Etan Patz became the face of advocacy for missing and exploited children after his 1979 disappearance
Hernandez, a 56-year-old former store clerk being retried for the crime after his first trial in 2015 ended with a deadlocked jury, “staked out” Etan for several days before strangling the boy to death, prosecutors said.
Hernandez had pleaded not guilty. The jury deliberated for nine days.
The case has gripped the public ever since Etan went missing from his SoHo neighborhood after begging his mother to walk to school alone. Etan was the first missing child put on milk cartons, and the National Center for Missing & Exploited Children has said his case was a catalyst for its creation. Etan’s remains have never been found.
Murder charges were not filed in the case until 2012, when Hernandez, who was 18 when Etan disappeared, confessed to investigators that he lured the boy into the bodega where he worked by promising him a soda.
Hernandez told police he killed Etan in the store’s basement by strangling him. He said he put his body in a garbage bag, which he put in a dumpster.
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Authorities never interviewed Hernandez during their initial investigation into Etan’s disappearance. But they have said that for years, Hernandez told his relatives and ex-wife about how he had murdered a child in 1981.
It was Hernandez’s brother-in-law, Jose Lopez, who initially tipped off police, leading to his arrest. Lopez called police in 2004 with information about Hernandez and then approached authorities again in 2012, just before Hernandez’s confession.
Authorities have said that when Hernandez confessed, he provided investigators with incriminating details.
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Hernandez’s defense had long maintained his client had nothing to do with Etan’s disappearance and that his statements to police were not believable.
Soon after his arrest, doctors diagnosed Hernandez as having schizotypal personality disorder, a mental disorder characterized by severe social anxiety and paranoia. His lawyer claimed Hernandez has an IQ of 67, and that his medical records contain numerous references to schizophrenia. He has taken anti-psychotic medication for some years and allegedly experiences hallucinations.
During closing arguments in late January, Hernandez’ attorneys said he is “an odd, limited and vulnerable man” — but not a killer.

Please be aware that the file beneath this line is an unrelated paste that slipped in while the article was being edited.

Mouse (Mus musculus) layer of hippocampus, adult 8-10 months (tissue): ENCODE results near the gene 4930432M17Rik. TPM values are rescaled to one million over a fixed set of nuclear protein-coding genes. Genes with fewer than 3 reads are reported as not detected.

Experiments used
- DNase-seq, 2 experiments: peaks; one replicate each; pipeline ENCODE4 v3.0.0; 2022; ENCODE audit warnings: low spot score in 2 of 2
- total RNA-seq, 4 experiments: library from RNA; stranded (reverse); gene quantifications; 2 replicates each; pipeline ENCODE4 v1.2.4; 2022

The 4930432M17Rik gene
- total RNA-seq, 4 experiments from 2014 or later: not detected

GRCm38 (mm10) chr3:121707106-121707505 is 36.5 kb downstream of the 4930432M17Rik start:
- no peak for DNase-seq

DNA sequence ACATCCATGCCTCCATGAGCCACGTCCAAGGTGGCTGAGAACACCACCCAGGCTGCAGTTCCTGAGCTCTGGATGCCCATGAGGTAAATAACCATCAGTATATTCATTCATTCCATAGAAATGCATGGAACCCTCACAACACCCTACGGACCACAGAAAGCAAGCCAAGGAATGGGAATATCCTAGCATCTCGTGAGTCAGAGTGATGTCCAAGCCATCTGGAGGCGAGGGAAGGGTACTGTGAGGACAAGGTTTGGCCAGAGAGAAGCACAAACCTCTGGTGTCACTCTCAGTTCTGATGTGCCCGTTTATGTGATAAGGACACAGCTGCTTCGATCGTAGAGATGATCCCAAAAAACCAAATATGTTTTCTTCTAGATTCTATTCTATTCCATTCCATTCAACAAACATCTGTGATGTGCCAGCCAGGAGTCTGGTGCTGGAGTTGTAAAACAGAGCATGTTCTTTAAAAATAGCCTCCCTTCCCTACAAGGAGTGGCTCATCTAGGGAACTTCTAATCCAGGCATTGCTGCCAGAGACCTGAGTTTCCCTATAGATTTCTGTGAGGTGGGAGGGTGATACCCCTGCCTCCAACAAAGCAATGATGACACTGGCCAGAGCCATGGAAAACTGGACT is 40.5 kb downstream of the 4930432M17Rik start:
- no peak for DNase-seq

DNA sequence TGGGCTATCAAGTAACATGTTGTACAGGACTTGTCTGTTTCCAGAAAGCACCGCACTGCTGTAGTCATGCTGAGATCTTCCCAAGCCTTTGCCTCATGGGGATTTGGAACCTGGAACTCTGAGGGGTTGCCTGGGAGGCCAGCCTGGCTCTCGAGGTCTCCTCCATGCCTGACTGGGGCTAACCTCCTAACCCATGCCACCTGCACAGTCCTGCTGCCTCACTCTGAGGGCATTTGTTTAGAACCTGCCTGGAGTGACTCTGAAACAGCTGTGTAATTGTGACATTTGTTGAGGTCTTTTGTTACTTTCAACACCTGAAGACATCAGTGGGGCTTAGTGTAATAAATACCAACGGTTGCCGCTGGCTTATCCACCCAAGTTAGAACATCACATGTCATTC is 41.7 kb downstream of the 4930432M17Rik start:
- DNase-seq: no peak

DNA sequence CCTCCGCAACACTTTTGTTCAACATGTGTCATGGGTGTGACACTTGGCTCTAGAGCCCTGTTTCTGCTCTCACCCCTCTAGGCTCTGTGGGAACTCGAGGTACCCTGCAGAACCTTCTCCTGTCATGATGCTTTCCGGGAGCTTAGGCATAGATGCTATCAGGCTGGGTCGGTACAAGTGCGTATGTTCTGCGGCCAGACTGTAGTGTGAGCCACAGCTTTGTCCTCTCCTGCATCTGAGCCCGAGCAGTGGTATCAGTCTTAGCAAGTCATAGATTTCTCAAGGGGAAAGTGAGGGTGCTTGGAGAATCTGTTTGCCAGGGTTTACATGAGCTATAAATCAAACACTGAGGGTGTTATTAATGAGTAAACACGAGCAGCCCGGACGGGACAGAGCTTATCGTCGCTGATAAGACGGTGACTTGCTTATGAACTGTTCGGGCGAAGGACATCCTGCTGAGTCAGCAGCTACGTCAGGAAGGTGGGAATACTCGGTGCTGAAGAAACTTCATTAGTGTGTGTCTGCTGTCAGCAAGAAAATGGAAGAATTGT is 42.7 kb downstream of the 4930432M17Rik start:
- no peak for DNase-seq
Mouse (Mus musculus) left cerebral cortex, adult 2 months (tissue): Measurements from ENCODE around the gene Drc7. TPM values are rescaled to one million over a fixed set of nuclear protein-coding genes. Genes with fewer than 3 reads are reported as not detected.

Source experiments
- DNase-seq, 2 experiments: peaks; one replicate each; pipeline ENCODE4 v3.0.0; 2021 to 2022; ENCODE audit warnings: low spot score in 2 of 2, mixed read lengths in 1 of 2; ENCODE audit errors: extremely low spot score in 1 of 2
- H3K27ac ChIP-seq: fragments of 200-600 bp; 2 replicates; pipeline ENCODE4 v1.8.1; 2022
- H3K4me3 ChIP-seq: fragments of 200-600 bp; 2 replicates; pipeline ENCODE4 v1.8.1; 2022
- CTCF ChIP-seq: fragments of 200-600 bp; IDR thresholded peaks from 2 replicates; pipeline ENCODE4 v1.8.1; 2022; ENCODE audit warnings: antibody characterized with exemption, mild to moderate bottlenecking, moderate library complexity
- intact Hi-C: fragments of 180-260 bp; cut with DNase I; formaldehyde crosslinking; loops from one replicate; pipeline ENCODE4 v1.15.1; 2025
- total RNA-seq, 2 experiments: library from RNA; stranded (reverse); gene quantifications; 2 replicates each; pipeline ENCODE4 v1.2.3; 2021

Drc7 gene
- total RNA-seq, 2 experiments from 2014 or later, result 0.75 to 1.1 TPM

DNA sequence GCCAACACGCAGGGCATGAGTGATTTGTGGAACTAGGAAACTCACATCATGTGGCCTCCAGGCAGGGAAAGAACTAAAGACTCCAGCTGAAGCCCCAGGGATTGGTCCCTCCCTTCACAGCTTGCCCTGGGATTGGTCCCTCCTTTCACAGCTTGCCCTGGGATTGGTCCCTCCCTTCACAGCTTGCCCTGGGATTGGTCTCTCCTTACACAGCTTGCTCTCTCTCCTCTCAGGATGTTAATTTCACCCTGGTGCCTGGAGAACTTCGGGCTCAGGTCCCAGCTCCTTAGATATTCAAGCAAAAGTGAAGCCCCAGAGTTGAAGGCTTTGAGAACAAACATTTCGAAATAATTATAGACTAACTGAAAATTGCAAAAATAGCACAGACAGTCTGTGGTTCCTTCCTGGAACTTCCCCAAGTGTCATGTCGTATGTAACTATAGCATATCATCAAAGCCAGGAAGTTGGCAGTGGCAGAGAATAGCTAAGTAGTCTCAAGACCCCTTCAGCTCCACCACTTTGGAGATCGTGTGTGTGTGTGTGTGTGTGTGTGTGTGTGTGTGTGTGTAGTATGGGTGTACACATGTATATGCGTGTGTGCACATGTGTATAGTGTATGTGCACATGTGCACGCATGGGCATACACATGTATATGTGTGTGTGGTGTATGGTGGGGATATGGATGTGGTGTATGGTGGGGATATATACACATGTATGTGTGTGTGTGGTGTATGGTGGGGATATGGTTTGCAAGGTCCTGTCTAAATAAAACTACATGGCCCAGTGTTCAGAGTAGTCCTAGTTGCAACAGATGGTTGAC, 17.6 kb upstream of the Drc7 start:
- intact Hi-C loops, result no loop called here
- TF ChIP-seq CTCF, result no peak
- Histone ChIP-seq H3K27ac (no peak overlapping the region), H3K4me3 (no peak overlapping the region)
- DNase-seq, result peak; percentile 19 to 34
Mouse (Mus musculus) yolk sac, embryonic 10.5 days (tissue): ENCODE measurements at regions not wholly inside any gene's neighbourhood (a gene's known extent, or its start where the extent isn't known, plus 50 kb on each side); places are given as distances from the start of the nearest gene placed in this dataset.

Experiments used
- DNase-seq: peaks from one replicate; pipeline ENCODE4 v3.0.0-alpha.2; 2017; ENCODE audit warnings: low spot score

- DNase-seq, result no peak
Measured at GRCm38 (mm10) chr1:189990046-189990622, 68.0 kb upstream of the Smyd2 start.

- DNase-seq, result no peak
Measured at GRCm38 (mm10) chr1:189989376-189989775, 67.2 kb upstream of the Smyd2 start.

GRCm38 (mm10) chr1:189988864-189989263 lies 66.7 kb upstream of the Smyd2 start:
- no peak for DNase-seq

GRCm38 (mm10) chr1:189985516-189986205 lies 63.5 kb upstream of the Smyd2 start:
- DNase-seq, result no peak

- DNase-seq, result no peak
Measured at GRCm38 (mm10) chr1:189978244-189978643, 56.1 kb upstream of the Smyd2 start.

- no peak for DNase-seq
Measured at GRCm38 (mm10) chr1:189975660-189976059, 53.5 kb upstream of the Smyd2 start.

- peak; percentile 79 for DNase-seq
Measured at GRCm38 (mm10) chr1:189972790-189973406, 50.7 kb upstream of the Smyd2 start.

During his first trial, a psychiatrist who is an expert in determining the reliability of confessions testified that relying on Hernandez’s statements would be “profoundly unsafe” without corroborating physical evidence.
Hernandez’s attorneys have tried making a case for why Jose Ramos — a convicted Pennsylvania child molester — is the real killer. Ramos was dating a woman who was hired to walk Etan and other neighborhood children home from school during a bus strike.
Ramos never faced criminal charges and has consistently denied having anything to do with Etan’s death.
Harvey Fishbein, Hernandez’s attorney, said he “absolutely” plans to appeal the verdict verdict.
“There are some really significant legal issues, right from almost day one, that really created huge hurdles for us,” Fishbein tells PEOPLE. “So, yes — there will be an appeal.”
In a statement issued shortly after the verdict, Manhattan District Attorney Cyrus Vance, Jr. said, “The disappearance of Etan Patz haunted families in New York and across the country for nearly four decades…. Today, a jury affirmed beyond all lasting doubt that Pedro Hernandez kidnapped and killed the missing child in SoHo on May 25, 1979.”
Vance’s statement added, “Etan’s legacy will endure through his family’s long history of advocacy on behalf of missing children. However, it is my hope that today’s verdict provides the Patz family with the closure they so desperately need.”
A visibly emotional Stan Patz spoke to reporters at a brief news conference following the verdict.
“We finally have found some measure of justice for our wonderful little boy, Etan,” he said, “and I’m really grateful that this jury finally came back with what I have known for a long time: That this man, Pedro Hernandez, is guilty of doing something really terrible so many years ago.”